But, of course, trading a current sure stream of profits for a future
uncertain stream of profits is risky and does not come naturally to managers.
This is where firms need to take practical steps in order to create a culture
that promotes a tolerance of risk.

Firms can empower talented individuals with the resources to explore,
research and build on promising but uncertain future technologies. This will em
bed within the firm the enterprising spirit that enabled it to initiate the
original successful innovation. Instead of rewarding seniority or the management
of current products, firms can provide significant incentives for employees who
venture to explore or build new enterprises for the firm. Firms can also
encourage groups of employees to compete among themselves to identify promising
technologies and build innovations on those technologies. A firm with an active
internal market brings the marketplace into the firm. This will help prevent the
firm from being caught out by an innovator from outside.

Our results question some long held premises about radical innovation.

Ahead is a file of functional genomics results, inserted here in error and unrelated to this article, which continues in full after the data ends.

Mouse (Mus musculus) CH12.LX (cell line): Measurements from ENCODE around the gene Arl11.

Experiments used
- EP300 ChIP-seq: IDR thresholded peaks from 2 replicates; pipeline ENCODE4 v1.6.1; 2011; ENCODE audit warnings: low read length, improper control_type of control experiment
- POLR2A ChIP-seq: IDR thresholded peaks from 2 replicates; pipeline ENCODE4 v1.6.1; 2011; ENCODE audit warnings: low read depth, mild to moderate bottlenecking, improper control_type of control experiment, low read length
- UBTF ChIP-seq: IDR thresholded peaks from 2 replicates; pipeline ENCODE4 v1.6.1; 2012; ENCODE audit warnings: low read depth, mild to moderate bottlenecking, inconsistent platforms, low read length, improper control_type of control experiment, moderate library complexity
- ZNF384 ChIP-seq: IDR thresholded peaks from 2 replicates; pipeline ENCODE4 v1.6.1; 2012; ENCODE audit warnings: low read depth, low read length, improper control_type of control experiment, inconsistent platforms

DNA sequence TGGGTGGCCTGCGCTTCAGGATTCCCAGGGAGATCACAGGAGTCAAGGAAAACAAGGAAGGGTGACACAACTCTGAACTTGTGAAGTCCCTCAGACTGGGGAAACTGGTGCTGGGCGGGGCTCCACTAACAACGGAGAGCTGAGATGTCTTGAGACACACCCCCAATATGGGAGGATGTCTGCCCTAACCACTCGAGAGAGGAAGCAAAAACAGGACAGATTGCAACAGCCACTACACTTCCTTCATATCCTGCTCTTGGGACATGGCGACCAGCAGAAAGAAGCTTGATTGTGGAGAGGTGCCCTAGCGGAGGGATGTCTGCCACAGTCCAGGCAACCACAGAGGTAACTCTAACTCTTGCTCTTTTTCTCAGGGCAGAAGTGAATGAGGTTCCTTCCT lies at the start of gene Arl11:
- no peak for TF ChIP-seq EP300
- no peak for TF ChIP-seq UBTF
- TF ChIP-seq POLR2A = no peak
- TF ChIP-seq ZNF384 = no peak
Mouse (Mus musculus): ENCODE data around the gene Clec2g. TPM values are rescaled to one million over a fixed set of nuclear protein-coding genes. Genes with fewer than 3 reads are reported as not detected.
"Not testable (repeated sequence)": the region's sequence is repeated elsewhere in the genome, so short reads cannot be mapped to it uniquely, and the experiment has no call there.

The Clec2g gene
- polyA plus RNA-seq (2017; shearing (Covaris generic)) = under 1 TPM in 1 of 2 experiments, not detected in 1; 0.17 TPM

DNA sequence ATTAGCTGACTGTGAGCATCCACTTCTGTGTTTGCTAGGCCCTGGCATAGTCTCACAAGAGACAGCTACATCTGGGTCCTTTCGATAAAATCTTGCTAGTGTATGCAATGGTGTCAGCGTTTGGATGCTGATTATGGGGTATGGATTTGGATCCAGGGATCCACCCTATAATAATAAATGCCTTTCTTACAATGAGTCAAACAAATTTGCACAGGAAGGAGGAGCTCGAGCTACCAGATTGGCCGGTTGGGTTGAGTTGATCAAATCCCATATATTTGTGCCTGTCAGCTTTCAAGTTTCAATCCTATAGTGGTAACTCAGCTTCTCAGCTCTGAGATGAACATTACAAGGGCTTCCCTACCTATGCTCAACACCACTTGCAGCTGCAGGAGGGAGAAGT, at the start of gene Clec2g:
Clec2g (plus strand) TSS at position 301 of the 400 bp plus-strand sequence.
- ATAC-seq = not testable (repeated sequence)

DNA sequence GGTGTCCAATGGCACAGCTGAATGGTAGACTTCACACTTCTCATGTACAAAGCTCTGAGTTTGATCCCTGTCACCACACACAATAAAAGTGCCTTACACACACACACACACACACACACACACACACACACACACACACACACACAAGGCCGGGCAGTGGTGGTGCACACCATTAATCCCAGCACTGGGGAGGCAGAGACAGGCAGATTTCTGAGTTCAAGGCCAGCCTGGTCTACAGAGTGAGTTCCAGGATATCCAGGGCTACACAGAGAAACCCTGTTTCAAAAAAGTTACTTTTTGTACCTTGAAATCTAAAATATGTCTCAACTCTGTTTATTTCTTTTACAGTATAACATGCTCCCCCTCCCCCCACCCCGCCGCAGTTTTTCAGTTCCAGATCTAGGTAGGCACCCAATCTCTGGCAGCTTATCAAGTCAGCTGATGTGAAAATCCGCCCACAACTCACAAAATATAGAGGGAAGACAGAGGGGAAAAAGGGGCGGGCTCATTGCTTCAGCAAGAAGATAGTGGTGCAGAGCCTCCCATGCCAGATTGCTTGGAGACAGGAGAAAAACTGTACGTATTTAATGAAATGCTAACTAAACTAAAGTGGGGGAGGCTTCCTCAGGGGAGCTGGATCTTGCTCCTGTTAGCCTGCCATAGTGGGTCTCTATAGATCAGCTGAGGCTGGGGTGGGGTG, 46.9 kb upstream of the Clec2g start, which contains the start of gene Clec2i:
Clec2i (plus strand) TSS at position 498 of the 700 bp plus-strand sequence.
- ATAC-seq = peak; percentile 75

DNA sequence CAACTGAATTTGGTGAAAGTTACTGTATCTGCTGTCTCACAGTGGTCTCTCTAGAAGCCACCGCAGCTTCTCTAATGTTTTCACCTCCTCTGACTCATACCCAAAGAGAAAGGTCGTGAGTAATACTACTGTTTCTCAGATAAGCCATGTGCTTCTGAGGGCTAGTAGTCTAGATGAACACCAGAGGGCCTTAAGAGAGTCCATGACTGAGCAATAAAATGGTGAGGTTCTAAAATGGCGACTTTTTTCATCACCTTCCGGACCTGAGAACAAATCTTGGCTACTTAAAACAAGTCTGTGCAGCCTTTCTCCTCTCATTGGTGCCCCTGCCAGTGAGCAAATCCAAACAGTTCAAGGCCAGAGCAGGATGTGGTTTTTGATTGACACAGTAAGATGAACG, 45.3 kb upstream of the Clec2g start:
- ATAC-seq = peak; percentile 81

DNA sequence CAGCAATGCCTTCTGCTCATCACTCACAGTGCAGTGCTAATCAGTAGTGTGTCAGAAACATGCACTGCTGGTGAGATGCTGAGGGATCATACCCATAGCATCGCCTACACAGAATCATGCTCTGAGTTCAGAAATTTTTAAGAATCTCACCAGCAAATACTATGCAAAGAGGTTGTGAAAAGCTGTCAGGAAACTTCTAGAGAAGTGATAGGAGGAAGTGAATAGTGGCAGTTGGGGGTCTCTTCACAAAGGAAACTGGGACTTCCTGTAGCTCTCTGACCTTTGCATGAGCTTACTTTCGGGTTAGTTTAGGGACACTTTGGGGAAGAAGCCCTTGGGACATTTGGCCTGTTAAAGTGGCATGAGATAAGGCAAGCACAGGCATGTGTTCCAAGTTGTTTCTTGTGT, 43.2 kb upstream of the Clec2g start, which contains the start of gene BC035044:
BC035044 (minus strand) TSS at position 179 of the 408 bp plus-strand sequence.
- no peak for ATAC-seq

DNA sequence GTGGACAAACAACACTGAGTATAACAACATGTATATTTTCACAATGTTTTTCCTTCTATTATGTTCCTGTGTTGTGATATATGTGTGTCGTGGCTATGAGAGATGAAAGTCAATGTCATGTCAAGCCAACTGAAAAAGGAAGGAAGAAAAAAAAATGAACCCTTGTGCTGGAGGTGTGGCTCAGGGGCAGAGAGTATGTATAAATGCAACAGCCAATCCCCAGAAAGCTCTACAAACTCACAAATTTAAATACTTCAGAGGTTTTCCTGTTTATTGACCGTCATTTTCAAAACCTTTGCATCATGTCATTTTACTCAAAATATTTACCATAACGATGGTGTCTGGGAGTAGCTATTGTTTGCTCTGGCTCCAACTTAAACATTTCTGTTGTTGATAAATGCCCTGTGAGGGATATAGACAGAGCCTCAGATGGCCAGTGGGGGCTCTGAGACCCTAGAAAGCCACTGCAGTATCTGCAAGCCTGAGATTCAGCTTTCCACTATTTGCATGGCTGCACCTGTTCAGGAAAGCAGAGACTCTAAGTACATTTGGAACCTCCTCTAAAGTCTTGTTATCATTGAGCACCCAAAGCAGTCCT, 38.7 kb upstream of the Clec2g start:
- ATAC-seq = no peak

Policymakers who rely exclusively on scientific talent, patents and intellectual
property protection as drivers of success may be missing the real battle.

The battle is within. It is a cultural one between glorifying the past or
being paranoid about the future, between protecting successes or being willing
to cannibalise them, between averting risk or embracing it. The battle is for
the soul of the firm. Innovative firms are those that clearly understand this
battle and adopt decisive practices to win it.

Jaideep C Prabhu is Jawaharlal Nehru Professor of Indian
Business and Enterprise at Judge Business School, Cambridge University, and
innovation fellow at the
Advanced Institute of
Management (AIM) Research